On Wednesday, the Republican-controlled House of Representatives passed a bill that would end the Deferred Action for Childhood Arrivals (DACA) program, which has helped over half a million young undocumented people to work and live without fear in the U.S. They also voted and passed legislation to stop the implementation of the new program announced by President Obama (DAPA), which would expand DACA and grant parents of U.S. citizens and legal permanent residents a work permit and halt their deportation.Details
So, money, money, money, MONEY! Yes, we are all about that money aren’t we? It’s a culture of wealth, status, the symbolism is everywhere, I HAVE ARRIVED; I AM HERE; I AM HAPPY; HAVE MADE IT. But, my question is, when did money become such a destination that we forgot along the way the initial purpose, that we wanted it in order to first, provide for our primary needs, and then possibly some extra comforts.Details
In his sixth State of the Union address, President Obama challenged the GOP-majority Congress Tuesday night to break from the “tired old patterns” of argumentative politics to uplift the middle class with more trade deals and higher taxes for the rich.
Obama proposed a $320 billion economic plan that would raise taxes on upper-class families and big banks to ultimately provide expanded tax breaks for the middle class. The plan would also fund new federal programs such as government-paid tuition for community college students.Details
“Domestic violence is more likely to be underreported by the women who believe that their rights are limited in a relationship,” says Silva, who has been working with domestic violence victims and offenders in southeastern Riverside County for 27 years. “Undocumented women feel trapped, powerless and helpless in a domestic violence situation. The more isolated a domestic violence victim is, the less likely she is to ask for help.”Details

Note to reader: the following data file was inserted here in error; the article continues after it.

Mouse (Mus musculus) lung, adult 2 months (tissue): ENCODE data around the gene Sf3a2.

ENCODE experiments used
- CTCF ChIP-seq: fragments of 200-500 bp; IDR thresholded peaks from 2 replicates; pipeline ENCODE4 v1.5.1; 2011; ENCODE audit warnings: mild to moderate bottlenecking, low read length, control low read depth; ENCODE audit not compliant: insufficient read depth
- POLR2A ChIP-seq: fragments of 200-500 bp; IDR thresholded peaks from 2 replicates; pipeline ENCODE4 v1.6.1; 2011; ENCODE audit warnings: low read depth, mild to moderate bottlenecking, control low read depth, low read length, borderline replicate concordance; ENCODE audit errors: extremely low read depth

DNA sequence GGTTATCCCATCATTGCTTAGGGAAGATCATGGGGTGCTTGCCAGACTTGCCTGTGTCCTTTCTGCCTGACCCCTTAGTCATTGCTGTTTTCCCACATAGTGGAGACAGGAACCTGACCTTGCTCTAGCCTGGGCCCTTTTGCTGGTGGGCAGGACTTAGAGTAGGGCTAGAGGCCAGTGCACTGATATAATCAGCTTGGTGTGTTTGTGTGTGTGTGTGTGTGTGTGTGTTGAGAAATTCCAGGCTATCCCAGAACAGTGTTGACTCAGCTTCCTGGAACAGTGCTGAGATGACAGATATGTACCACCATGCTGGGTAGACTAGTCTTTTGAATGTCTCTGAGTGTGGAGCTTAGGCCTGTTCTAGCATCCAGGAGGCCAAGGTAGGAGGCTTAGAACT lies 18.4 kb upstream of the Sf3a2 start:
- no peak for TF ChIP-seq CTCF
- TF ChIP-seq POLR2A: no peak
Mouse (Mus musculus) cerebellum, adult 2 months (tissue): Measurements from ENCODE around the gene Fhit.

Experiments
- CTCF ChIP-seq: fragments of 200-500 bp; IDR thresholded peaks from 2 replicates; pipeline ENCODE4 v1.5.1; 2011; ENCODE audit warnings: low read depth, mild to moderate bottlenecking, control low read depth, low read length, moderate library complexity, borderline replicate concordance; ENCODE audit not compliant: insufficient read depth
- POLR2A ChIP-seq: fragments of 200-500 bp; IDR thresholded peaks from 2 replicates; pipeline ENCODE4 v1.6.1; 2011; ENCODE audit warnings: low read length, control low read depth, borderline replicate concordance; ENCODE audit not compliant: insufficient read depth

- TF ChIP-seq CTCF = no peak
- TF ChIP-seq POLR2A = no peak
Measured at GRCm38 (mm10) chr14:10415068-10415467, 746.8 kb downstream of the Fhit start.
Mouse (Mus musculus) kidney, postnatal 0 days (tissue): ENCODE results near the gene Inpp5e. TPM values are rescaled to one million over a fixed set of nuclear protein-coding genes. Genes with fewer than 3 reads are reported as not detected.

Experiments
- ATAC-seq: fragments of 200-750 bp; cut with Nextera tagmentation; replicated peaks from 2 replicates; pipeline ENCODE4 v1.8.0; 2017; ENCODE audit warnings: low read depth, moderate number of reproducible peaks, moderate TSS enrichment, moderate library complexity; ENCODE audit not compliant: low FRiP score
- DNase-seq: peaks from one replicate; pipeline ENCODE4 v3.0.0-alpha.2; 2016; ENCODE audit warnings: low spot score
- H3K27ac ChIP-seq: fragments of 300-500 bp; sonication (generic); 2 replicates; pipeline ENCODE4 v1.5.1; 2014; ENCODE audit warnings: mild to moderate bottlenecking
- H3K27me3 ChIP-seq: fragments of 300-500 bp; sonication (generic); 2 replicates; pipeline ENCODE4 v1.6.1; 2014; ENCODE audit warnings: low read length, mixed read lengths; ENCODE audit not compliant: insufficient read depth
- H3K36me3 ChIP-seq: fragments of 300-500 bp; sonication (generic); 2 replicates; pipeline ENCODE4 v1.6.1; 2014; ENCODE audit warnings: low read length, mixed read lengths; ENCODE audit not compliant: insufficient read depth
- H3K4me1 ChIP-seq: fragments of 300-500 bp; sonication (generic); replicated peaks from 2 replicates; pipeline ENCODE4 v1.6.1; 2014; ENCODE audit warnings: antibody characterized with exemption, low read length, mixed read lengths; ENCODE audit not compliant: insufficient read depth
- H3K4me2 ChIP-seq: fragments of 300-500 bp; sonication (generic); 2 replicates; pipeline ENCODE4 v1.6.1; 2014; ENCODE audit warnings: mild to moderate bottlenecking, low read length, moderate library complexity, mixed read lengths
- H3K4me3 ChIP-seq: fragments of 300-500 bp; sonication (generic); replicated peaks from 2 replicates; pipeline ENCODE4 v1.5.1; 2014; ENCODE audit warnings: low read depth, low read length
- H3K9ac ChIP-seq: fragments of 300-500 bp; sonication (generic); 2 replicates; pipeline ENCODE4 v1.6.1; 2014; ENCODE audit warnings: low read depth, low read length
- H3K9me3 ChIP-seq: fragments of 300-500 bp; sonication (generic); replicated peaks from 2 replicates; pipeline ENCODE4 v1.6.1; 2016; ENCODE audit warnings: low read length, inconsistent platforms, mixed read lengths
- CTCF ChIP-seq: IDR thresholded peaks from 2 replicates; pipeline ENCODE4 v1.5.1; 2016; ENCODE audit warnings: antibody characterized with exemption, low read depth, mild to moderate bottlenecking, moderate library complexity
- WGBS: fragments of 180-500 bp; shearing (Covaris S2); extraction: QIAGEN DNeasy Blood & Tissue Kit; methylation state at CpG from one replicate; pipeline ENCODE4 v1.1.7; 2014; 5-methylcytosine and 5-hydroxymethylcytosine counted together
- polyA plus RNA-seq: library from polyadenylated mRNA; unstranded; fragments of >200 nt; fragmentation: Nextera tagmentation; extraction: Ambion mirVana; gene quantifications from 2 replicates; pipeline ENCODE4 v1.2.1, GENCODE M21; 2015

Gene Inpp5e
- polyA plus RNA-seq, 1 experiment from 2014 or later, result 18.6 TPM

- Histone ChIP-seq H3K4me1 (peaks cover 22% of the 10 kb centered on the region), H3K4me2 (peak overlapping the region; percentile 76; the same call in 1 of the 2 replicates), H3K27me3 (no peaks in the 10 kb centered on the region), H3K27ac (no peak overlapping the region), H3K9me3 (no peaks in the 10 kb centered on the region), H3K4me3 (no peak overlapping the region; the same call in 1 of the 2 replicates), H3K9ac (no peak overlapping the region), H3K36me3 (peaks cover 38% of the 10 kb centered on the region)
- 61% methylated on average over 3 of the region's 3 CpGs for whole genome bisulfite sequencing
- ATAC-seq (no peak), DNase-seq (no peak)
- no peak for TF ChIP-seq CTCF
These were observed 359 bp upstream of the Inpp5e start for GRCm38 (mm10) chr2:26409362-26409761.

It’s that time of year when many people are just getting back into their routine after a holiday season spent sharing presents and food, and creating new memories with loved ones. But for many immigrants, the holidays are an unwelcome reminder of just how far away they are from family members on the other side of the border.Details
Terrorism struck in the heart of Paris on Wednesday, Jan. 7, when three masked gunmen killed 12 people at the office of French satirical magazine Charlie Hebdo. Media reports rushed to describe the crime as “an apparent militant Islamist attack” because the paper had published cartoons of the Prophet Mohamad, even though the suspects, who fled the scene of the massacre, were still at large.Details
From a bombed NAACP office in Colorado to the decimated town of Baga, Nigeria, acts of terrorism against black people and institutions have failed to generate much attention in the United States this past week.
Most of the Western world and its political leaders have, instead, turned their eyes to No. 10 rue Nicolas-Appert, Paris, France—the location of satirical magazine Charlie Hebdo. As most of the world now knows, an al-Qaida-led terrorist attack left 12 people dead there last Wednesday. And in a separate, related terrorist attack on Friday in Paris, four hostages were killed by a gunman at a kosher supermarket.Details
LOS ANGELES, CA — Directors Alfonso Cuarón and J.J. Abrams, actor Chris Pine and Academy President Cheryl Boone Isaacs announced the nominations for the 87th Academy Awards® today (January 15). For the first time, nominees in all 24 categories were announced live.Details
My mom was a great mother. She cared for my three brothers, my sister and me, and gave us lots of love, but she made the decision to remarry, leaving us with my grandma and uncles. After she left, I would [often] cry myself to sleep. My grandma would always say, “Stop crying! If your mother loved you then your mother would never have left you to live with another man.” Sometimes my grandma would hit me because I was crying too much. I missed my mom so much that one day I ran away to stay with her, but the next day my grandma and uncles took me back.Details
The opening of the movie Selma this weekend has rekindled vivid memories for New America Media editor Paul Kleyman, who in 1965 was one of thousands of students who joined the last part of the march from Selma to Montgomery, Ala. Fifty years later, Kleyman recalls his experiences of the march and of that summer, when he returned to the South as a civil rights worker.
At age 19, I was a sophomore in journalism at the University of Minnesota and member of Students for Civil Rights. I joined the roughly 25,000 others who bused to Selma to join the last part of the march, two weeks after Dr. King led the first and bravest group into bloody confrontation on the Edmund Petus Bridge.Details